24. 24. assigns it to the call and tells the BTS to activate the channel. The BTS sends anacknowledgment when the activation is complete and then the BSC orders the MS totransfer to the TCH. The BSC informs the MSC when the assignment is complete. Thetraffic control subsystem analyses the digits and sets up the connection to the calledsubscriber. The call is connected through in the group switch.7. An alert message is sent to the MS indicating that a ringing tone has been generated onthe other side. The ringing tone generated in the exchange on the B subscriber side is sentto the MS via the group switch in MSC. The ringing tone is sent over the air, notgenerated in the MS.8. When the B subscriber answers, the network sends a connect message to the MSindicating that the call is accepted. The MS returns a connect acknowledgment, whichcompletes the call setup. Fig 5.0 : Mobile originating call establishment. 25
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  27. 27. CHAPTER – 3 PROJECT WORKDuring the Six months training, I had participated in various small projects, this help mea lot in gaining and enhancing my knowledge in the field of Telecommunication. Duringthis six months I have participated in many projects or targets, which I have completedsuccessfully. I worked at “Network Optimization” department under experts of the field.The following are those key skills which I have learnt in these six months : • BASIC OF GSM • OPTIMIZATION  Network KPIs and Quality  Daily Analysis of Statistics and Performance Reports  Alarm monitoring & solving  Neighbour Deletion  Co BCCH sites • DRIVE TEST  Frequency change  Swap  GPRS & Voice call check  Software upgrade  LAC change & BSC change • ANTENNA OPTIMIZATION & SITE SURVEY  Measurement of Angle of Sectors  Calculation of VSWR  Installing/Swapping Hardware • VARIOUS REPORT ANALYSIS  Daily Cell hourly & HOSR Report  Daily POP UP Report & GPRS Report 28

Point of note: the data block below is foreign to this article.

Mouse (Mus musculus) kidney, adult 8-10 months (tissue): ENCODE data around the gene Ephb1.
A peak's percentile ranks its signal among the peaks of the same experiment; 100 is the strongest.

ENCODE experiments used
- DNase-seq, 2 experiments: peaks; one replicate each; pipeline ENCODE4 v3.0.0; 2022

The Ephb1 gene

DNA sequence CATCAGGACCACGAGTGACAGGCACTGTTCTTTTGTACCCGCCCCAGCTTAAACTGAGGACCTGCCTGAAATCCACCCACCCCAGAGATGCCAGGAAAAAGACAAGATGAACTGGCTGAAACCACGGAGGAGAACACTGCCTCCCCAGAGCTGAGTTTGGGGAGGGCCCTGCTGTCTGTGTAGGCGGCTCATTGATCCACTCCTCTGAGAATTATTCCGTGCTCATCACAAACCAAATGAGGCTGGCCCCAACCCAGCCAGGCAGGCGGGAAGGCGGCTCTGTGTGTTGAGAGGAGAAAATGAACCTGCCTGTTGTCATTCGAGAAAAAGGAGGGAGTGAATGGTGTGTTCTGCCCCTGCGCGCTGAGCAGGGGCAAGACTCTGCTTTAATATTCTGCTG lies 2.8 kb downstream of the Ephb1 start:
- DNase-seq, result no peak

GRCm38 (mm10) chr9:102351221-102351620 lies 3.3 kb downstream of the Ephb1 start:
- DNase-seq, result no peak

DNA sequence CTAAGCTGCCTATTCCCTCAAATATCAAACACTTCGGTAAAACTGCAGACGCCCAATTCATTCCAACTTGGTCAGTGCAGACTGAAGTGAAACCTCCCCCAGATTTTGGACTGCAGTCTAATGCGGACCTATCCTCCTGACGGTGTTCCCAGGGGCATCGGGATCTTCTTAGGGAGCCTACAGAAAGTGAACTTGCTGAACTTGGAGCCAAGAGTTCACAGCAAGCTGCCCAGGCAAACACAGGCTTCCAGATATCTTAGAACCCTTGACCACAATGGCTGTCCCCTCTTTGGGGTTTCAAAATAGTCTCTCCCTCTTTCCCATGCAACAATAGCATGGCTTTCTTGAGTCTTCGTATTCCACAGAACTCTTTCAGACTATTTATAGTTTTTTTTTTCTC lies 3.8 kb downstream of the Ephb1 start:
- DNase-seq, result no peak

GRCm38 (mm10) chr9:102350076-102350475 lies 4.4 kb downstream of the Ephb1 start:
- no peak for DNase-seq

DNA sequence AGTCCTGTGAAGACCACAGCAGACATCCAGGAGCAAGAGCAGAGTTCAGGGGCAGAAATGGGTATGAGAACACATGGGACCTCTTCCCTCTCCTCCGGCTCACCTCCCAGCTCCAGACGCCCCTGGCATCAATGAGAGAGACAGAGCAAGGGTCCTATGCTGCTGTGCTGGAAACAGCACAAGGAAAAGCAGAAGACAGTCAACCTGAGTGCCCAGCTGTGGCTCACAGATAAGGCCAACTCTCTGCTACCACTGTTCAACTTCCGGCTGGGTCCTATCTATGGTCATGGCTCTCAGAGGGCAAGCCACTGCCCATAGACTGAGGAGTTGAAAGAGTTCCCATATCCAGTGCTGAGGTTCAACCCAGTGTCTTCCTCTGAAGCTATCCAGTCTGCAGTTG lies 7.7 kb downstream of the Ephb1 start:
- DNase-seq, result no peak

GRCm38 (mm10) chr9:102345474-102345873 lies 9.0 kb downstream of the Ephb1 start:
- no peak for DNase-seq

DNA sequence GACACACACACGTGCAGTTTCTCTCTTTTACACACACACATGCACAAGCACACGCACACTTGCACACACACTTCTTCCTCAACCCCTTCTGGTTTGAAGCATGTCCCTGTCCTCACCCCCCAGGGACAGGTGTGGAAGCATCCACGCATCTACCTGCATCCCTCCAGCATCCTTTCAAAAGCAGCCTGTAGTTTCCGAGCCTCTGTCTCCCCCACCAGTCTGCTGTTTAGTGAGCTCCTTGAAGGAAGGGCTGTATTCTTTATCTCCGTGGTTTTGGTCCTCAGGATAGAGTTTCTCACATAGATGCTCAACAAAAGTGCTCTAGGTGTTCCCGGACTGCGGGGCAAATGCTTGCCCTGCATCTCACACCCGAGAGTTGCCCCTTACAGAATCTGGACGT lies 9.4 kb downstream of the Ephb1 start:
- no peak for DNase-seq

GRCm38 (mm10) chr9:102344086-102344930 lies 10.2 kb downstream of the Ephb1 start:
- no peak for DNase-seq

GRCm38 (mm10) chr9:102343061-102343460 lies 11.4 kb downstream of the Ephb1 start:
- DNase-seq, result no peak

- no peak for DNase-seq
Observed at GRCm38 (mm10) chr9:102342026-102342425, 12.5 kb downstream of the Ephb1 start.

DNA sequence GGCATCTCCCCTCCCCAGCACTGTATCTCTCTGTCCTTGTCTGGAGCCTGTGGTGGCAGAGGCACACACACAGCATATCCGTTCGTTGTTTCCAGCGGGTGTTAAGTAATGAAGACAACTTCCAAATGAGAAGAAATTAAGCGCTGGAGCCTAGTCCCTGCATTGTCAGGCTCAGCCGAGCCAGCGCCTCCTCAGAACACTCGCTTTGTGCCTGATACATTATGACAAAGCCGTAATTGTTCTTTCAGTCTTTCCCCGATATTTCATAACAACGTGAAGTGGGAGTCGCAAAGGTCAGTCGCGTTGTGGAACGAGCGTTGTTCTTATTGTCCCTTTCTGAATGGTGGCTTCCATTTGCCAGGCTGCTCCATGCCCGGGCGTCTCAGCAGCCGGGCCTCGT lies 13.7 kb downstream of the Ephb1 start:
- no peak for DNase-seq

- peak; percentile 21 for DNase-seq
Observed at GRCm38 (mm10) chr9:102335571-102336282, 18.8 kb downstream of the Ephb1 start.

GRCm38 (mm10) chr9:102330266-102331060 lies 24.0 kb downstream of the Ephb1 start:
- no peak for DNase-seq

28. 28. 3.0 OPTIMIZATION3.0.1 IntroductionEvery alive Network needs to be under continuous control to maintain/improve theperformance. Optimization is basically the only way to keep track of the network bylooking deep into statistics and collecting/analyzing drive test data. It is keeping an eyeon its growth and modifying it for the future capacity enhancements. It also helpsoperation and maintenance for troubleshooting purposes.Successful Optimization requires:• Recognition and understanding of common reasons for call failure• Capture of RF and digital parameters of the call prior to drop• Analysis of call flow, checking messages on both forward and reverse links to establish“what happened”, where, and why. Optimization will be more effective and successful ifyou are aware of what you are doing. The point is that you should know where to start,what to do and how to do.3.0.2 Purpose and Scope of OptimizationThe optimization is to intend providing the best network quality using availablespectrum as efficiently as possible. The scope will consist all below;• Finding and correcting any existing problems after site implementation andintegration.• Meeting the network quality criteria agreed in the contract.• Optimization will be continuous and iterative process of improving overallnetwork quality.• Optimization can not reduce the performance of the rest of the network.• Area of interest is divided in smaller areas called clusters to make optimization and follow up processes easier to handle. 29